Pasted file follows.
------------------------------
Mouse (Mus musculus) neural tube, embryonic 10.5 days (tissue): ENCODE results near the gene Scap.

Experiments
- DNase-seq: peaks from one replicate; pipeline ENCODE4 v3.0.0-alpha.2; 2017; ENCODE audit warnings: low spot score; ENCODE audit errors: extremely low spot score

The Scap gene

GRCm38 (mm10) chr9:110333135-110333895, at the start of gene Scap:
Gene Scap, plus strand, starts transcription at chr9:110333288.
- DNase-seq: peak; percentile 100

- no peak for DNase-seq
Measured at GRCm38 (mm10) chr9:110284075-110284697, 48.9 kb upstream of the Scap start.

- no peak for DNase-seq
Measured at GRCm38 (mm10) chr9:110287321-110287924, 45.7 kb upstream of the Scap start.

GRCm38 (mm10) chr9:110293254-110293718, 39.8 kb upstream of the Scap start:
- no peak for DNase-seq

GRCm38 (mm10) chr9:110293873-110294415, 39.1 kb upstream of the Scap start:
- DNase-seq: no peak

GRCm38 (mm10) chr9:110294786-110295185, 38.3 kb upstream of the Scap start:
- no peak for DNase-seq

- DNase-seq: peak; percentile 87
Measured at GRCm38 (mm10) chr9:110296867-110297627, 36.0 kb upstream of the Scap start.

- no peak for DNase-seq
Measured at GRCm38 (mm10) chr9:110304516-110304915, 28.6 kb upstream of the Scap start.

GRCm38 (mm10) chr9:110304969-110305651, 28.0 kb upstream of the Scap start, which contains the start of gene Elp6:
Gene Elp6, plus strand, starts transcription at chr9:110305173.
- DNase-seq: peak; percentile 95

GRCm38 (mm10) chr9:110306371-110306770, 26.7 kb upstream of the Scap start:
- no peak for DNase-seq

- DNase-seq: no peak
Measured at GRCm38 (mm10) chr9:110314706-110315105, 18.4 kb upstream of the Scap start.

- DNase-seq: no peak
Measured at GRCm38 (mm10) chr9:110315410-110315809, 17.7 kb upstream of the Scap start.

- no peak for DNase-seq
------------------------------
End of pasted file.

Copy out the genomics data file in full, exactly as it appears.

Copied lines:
Mouse (Mus musculus) neural tube, embryonic 10.5 days (tissue): ENCODE results near the gene Scap.

Experiments
- DNase-seq: peaks from one replicate; pipeline ENCODE4 v3.0.0-alpha.2; 2017; ENCODE audit warnings: low spot score; ENCODE audit errors: extremely low spot score

The Scap gene

GRCm38 (mm10) chr9:110333135-110333895, at the start of gene Scap:
Gene Scap, plus strand, starts transcription at chr9:110333288.
- DNase-seq: peak; percentile 100

- no peak for DNase-seq
Measured at GRCm38 (mm10) chr9:110284075-110284697, 48.9 kb upstream of the Scap start.

- no peak for DNase-seq
Measured at GRCm38 (mm10) chr9:110287321-110287924, 45.7 kb upstream of the Scap start.

GRCm38 (mm10) chr9:110293254-110293718, 39.8 kb upstream of the Scap start:
- no peak for DNase-seq

GRCm38 (mm10) chr9:110293873-110294415, 39.1 kb upstream of the Scap start:
- DNase-seq: no peak

GRCm38 (mm10) chr9:110294786-110295185, 38.3 kb upstream of the Scap start:
- no peak for DNase-seq

- DNase-seq: peak; percentile 87
Measured at GRCm38 (mm10) chr9:110296867-110297627, 36.0 kb upstream of the Scap start.

- no peak for DNase-seq
Measured at GRCm38 (mm10) chr9:110304516-110304915, 28.6 kb upstream of the Scap start.

GRCm38 (mm10) chr9:110304969-110305651, 28.0 kb upstream of the Scap start, which contains the start of gene Elp6:
Gene Elp6, plus strand, starts transcription at chr9:110305173.
- DNase-seq: peak; percentile 95

GRCm38 (mm10) chr9:110306371-110306770, 26.7 kb upstream of the Scap start:
- no peak for DNase-seq

- DNase-seq: no peak
Measured at GRCm38 (mm10) chr9:110314706-110315105, 18.4 kb upstream of the Scap start.

- DNase-seq: no peak
Measured at GRCm38 (mm10) chr9:110315410-110315809, 17.7 kb upstream of the Scap start.

- no peak for DNase-seq